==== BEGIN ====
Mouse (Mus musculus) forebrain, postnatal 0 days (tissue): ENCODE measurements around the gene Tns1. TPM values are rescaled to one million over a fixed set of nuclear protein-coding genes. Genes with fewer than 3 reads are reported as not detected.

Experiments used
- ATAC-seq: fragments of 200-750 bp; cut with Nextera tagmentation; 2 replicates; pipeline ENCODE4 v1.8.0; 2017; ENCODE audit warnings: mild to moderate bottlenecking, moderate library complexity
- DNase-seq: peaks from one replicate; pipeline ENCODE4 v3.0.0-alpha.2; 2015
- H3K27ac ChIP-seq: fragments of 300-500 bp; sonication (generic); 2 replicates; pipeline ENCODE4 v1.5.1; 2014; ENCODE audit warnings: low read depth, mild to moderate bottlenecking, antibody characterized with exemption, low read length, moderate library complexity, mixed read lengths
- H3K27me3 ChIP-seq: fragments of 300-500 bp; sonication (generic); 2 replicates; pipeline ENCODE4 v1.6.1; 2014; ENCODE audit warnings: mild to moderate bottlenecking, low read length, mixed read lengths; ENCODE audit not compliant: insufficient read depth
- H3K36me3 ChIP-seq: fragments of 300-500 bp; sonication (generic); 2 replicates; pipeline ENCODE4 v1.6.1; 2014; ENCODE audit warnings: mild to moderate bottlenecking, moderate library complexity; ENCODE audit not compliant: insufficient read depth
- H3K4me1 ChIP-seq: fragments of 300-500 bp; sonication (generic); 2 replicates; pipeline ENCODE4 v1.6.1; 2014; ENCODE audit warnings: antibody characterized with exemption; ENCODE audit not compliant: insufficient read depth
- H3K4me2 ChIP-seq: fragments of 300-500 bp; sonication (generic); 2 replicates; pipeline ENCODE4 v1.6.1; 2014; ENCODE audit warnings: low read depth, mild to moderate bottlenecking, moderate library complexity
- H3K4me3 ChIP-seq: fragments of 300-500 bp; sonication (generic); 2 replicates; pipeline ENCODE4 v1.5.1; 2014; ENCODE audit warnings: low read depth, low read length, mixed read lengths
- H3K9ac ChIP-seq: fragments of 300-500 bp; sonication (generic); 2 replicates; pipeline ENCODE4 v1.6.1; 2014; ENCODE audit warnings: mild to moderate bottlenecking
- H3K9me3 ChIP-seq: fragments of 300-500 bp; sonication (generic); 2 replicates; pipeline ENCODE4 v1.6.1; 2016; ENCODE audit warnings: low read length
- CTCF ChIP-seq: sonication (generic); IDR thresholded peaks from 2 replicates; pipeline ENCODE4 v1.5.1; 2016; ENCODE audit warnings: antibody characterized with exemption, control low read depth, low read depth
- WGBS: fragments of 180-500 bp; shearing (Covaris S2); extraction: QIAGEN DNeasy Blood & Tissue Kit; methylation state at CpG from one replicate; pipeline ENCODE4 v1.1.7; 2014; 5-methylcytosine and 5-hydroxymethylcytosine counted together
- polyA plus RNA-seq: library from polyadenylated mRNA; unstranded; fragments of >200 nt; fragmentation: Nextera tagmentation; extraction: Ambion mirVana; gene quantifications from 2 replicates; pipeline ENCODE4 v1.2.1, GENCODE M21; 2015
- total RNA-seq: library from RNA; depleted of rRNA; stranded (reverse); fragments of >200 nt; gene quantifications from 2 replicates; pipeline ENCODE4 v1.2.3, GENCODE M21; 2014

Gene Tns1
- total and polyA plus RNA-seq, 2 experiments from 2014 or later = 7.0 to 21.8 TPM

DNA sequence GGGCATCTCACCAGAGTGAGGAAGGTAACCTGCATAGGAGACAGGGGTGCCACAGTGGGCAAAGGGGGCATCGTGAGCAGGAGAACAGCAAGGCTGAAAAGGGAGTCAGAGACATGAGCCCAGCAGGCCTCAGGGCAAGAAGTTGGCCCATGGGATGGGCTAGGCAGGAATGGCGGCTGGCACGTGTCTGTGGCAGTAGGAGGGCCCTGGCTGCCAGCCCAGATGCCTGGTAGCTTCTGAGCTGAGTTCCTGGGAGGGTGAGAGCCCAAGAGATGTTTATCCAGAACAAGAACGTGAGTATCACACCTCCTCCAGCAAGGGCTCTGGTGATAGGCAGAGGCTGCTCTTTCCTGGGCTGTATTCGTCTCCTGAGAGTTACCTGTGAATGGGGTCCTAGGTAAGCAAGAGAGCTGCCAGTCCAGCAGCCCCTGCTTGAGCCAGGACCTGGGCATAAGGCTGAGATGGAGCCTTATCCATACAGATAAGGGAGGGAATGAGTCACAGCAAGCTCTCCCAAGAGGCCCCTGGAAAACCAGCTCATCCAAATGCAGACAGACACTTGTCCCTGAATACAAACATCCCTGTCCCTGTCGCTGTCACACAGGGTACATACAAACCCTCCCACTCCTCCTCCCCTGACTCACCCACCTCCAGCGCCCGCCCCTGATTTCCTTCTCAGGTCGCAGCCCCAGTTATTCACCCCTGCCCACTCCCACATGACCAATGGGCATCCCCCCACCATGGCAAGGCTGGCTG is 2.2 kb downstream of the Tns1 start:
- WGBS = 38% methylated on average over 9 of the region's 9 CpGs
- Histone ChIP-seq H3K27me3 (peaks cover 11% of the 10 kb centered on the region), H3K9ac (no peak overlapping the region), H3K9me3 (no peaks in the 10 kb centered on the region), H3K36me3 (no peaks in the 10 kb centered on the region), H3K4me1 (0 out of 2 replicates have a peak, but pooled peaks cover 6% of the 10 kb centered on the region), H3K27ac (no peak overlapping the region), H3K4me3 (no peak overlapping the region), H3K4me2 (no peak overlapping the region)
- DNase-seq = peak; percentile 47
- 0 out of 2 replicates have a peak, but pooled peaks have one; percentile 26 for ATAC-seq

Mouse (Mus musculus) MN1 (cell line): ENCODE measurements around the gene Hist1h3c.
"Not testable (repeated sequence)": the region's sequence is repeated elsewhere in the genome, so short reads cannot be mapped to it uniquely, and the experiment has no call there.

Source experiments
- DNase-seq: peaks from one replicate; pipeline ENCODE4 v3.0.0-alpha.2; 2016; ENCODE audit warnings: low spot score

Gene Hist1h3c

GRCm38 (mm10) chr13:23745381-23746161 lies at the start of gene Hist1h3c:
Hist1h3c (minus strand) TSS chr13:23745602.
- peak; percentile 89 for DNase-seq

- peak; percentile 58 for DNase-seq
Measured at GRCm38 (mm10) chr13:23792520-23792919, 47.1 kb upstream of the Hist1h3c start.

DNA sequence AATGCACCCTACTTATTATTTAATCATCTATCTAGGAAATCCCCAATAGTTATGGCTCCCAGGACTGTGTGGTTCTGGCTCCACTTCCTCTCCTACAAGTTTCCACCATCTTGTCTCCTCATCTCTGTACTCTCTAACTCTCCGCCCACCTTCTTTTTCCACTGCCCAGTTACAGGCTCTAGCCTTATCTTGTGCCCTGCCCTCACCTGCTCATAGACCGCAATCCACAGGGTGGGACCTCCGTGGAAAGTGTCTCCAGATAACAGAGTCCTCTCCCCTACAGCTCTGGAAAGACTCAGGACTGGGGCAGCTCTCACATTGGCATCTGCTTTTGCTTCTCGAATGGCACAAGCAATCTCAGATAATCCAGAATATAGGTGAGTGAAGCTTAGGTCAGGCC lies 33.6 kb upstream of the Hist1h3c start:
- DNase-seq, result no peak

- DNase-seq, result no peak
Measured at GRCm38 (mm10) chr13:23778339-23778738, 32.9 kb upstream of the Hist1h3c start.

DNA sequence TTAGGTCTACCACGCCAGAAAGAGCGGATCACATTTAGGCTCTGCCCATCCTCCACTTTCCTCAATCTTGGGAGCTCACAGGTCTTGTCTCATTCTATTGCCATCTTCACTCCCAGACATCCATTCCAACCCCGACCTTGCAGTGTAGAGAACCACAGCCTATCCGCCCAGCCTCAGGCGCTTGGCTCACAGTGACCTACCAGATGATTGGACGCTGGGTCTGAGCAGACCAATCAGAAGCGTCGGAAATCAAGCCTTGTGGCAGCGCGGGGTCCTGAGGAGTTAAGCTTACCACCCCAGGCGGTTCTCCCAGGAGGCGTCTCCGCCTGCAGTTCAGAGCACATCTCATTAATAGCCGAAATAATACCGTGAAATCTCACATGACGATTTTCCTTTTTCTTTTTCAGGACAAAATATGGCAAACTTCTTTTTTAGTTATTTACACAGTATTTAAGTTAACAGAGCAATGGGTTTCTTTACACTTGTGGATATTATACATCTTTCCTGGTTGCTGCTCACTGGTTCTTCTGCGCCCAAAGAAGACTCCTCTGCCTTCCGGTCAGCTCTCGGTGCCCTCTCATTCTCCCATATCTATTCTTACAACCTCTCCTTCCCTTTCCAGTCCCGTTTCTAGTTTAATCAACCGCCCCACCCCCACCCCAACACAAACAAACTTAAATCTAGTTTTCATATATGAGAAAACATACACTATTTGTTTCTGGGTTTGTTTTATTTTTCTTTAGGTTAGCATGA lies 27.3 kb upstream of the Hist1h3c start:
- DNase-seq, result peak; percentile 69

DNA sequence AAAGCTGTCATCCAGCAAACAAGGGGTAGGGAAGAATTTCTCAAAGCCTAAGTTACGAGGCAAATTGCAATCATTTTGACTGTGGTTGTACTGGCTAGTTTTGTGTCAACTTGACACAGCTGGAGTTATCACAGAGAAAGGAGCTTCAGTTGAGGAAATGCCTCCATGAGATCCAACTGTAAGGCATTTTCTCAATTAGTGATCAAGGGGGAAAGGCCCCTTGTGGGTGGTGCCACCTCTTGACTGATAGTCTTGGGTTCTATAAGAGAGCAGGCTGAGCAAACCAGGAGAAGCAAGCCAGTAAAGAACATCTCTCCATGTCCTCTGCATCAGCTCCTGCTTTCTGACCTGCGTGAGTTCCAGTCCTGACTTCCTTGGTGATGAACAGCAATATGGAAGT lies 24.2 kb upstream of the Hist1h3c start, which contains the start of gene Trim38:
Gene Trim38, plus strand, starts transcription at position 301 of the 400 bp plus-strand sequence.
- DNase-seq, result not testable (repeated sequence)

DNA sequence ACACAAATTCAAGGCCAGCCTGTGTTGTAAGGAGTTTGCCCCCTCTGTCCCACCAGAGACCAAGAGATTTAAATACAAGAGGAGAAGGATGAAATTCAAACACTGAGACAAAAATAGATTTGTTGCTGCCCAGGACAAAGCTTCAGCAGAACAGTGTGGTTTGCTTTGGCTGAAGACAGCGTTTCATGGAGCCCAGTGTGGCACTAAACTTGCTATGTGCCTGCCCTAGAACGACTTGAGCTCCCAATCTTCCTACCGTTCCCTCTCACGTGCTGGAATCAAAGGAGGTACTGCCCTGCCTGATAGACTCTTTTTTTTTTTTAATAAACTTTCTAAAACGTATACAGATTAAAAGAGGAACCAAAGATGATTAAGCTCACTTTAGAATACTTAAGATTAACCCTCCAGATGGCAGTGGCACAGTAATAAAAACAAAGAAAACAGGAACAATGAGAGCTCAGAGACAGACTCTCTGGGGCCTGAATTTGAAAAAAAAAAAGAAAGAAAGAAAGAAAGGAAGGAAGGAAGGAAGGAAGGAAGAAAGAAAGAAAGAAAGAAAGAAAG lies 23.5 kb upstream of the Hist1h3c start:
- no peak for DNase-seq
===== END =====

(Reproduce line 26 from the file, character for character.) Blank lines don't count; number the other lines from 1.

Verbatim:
Source experiments